For nearly four years, poll after poll has shown that the majority of Americans remain flummoxed by Obamacare. Many are confused; some are afraid. They don’t know what the Affordable Care Act (ACA) says, and they don’t know how it will affect their lives
From the beginning, many in the media have blamed the White House.
Early in 2011, when a CBS poll showed that only 56% of Americans said the bill’s impact had not been explained well—or even “somewhat well”– CBS senior producer Ward Sloane summed up the prevailing view: “To me, that is a Monumental Failure by the Obama Administration. . . . [my emphasis] And it opens up a big hole for the Republicans which they have driven through with, you know, several tanks.”
Because Democrats had botched explaining the legislation, Sloane argued, Republicans “can say whatever they want about the healthcare bill … whether it’s true or not, and . . . it will resonate . . . People are afraid. People are afraid of things that they don’t understand and they don’t know. . . The Republicans are playing to this fear and they’re doing a masterful job.”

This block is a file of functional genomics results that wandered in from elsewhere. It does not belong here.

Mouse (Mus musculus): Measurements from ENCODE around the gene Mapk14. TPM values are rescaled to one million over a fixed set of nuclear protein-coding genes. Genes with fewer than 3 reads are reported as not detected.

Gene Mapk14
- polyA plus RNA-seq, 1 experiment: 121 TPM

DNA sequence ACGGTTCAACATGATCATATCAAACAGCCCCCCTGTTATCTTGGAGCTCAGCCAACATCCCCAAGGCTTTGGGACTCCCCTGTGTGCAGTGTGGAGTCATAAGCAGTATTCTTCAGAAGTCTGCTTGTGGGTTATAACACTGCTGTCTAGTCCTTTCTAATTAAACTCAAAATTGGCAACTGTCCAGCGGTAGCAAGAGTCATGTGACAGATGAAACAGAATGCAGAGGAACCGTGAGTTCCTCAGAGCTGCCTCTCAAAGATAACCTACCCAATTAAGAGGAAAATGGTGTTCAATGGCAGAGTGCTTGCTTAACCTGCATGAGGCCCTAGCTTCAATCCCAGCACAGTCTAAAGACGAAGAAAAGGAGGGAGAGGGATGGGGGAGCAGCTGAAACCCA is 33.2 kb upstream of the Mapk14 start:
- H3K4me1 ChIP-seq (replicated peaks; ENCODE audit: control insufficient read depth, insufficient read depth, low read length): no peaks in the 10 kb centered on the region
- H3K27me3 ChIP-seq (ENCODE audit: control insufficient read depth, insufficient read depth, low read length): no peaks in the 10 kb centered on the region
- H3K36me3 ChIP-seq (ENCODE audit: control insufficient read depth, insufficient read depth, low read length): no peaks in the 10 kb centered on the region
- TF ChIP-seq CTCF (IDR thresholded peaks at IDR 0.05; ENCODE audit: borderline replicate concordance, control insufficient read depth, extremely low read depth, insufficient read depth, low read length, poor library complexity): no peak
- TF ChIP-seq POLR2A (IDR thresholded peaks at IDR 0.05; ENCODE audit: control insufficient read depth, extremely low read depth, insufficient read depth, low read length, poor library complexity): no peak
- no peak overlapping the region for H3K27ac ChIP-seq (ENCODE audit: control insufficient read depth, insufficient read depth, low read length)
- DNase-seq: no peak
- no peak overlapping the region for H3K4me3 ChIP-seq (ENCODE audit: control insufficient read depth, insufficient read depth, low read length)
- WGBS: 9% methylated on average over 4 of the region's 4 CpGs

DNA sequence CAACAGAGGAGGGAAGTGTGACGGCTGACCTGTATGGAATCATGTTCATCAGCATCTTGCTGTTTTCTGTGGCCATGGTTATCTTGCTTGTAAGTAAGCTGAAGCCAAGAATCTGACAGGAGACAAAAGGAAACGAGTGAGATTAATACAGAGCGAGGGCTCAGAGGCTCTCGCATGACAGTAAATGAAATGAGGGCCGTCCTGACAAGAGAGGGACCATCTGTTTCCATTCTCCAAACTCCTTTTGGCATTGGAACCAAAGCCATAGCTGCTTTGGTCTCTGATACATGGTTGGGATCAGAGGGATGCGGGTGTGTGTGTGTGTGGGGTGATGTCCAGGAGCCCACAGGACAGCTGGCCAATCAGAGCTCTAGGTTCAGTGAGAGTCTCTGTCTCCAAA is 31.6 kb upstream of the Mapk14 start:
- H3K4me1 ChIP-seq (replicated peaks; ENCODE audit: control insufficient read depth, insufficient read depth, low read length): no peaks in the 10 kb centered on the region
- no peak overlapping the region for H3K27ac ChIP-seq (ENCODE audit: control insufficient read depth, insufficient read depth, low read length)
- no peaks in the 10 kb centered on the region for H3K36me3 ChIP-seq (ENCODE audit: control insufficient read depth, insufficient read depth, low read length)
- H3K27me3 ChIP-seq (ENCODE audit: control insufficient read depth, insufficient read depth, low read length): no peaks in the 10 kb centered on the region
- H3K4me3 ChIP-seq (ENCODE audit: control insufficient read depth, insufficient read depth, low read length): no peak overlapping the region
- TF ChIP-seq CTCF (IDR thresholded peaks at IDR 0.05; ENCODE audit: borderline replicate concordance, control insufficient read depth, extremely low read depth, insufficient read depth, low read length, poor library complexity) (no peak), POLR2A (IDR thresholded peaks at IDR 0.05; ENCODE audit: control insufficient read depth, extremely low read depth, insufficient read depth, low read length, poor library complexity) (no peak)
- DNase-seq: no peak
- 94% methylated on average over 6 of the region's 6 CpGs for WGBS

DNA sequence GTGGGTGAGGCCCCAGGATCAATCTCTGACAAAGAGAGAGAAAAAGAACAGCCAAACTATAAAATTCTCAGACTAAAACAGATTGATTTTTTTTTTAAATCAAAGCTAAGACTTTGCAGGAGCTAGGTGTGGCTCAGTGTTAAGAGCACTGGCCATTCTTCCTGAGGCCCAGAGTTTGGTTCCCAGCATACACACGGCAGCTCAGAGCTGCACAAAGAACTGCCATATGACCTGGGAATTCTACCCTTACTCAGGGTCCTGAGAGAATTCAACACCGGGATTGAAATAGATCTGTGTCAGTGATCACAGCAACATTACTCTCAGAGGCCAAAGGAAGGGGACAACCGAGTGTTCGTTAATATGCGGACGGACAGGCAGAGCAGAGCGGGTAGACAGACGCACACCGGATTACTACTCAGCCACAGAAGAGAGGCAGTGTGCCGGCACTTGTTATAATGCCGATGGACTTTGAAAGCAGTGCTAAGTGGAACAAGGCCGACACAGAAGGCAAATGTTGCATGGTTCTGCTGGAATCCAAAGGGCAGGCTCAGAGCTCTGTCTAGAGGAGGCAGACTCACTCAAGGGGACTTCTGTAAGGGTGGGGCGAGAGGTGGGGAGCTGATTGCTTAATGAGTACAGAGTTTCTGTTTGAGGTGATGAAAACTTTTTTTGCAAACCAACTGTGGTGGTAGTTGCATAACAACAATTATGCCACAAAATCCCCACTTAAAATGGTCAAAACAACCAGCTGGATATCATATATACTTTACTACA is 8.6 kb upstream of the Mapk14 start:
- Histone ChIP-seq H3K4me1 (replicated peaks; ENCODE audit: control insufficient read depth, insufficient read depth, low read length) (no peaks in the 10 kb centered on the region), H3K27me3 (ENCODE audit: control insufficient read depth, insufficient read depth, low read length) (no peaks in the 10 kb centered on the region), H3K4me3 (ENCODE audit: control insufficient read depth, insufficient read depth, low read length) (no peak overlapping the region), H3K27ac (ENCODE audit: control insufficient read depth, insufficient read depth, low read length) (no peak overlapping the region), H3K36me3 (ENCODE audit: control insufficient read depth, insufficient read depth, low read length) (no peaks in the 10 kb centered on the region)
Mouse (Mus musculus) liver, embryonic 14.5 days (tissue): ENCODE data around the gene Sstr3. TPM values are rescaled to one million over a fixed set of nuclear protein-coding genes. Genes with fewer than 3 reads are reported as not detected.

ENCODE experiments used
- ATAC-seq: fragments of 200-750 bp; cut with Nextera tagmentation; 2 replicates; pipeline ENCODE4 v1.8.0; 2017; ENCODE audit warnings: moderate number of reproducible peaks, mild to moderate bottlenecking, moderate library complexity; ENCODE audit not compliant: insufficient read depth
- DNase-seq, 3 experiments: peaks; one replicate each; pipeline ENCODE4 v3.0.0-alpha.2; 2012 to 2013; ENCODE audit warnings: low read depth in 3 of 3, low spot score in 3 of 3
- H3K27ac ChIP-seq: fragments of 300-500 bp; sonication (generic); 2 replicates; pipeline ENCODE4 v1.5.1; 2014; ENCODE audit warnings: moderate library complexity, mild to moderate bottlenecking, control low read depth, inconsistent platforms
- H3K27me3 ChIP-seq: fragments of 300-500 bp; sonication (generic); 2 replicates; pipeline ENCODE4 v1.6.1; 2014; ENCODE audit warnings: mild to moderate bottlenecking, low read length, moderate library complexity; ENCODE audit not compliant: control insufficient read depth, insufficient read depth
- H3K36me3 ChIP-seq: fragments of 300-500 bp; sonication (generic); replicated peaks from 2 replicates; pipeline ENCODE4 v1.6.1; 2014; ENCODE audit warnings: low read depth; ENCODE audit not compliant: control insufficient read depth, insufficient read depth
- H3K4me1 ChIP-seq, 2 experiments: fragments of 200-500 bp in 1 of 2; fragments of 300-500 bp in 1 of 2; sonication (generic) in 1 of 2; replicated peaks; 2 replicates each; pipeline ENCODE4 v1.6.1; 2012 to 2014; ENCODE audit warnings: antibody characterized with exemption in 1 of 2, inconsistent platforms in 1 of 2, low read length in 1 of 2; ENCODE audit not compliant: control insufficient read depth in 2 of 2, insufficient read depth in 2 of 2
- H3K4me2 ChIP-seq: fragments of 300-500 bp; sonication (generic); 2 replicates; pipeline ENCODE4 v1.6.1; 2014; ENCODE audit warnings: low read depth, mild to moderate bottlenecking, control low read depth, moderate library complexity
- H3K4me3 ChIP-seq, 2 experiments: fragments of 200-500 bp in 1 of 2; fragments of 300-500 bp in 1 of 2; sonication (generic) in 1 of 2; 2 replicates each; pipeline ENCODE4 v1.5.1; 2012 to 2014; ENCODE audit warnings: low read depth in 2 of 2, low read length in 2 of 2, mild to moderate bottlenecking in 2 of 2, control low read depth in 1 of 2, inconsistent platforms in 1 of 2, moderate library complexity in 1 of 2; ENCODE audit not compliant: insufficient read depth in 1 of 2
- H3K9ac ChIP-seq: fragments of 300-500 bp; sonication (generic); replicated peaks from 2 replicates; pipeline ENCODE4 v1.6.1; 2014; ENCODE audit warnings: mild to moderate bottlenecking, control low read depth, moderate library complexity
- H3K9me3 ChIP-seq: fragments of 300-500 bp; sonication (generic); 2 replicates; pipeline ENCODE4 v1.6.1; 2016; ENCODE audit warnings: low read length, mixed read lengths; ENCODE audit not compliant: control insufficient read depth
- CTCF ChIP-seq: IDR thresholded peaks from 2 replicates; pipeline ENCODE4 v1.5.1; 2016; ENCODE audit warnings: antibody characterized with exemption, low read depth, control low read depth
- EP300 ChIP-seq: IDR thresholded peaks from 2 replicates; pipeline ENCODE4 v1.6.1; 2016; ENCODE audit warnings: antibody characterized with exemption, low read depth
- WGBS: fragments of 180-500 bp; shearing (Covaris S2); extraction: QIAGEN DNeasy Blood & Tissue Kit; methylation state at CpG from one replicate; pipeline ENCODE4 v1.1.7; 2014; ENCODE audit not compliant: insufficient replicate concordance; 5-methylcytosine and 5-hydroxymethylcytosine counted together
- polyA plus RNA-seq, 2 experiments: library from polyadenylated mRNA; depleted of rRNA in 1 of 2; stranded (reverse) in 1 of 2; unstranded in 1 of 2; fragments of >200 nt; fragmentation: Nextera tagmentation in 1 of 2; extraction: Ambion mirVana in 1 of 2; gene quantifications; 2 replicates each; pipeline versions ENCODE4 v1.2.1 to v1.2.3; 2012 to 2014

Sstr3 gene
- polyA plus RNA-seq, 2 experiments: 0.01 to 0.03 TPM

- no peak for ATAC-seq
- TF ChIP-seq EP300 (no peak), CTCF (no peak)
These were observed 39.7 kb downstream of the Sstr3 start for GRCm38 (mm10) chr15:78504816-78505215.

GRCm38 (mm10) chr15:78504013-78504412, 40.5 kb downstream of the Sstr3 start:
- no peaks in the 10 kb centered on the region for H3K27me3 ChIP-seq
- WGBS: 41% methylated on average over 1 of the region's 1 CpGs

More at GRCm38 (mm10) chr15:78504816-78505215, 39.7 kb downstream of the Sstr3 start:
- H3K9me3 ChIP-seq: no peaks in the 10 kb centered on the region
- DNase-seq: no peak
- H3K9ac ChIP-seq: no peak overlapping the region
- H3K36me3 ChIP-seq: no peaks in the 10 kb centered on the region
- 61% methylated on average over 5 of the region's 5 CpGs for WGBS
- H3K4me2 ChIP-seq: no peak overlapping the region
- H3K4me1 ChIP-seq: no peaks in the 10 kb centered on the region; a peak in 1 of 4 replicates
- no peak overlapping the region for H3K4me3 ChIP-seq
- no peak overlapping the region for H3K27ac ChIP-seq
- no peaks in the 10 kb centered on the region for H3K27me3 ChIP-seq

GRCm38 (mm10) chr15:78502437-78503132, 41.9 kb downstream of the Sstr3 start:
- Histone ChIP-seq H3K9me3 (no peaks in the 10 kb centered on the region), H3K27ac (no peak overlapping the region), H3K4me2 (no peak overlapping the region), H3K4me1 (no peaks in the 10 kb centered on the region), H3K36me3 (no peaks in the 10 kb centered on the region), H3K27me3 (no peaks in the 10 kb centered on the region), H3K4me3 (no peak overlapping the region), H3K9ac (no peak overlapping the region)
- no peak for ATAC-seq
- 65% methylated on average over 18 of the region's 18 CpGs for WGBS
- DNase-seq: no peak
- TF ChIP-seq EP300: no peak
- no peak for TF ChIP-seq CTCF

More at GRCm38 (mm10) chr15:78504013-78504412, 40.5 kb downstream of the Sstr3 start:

Sloane slid over the role that reporters might play in helping the public understand an enormous—and enormously important– piece of legislation. If Republicans were spreading disinformation, shouldn’t news organizations like CBS try to separate fact from fiction?
Network and cable news shows are in our living rooms every evening. President Barack Obama and Health and Human Services Secretary Kathleen Sebelius are not. In speeches and in press conferences Obama and Sebelius can address a handful of questions, but they cannot explain the hundreds of interlocking details that will benefit millions of Americans. The public needs an independent, informed press that will dig into the major provisions of Obamacare and explain them, not once, but again and again.
There was just one problem: As Sloane suggested, the Republicans were doing “a masterful job” of misleading the public. What he didn’t take into account is that journalists are part of “the public.”
The Networks Spread Fear and Confusion
Fast forward two years to the fall of 2013.
Little has changed; most Americans still don’t understand the Affordable Care Act, and many are convinced that they have been betrayed by the president they elected.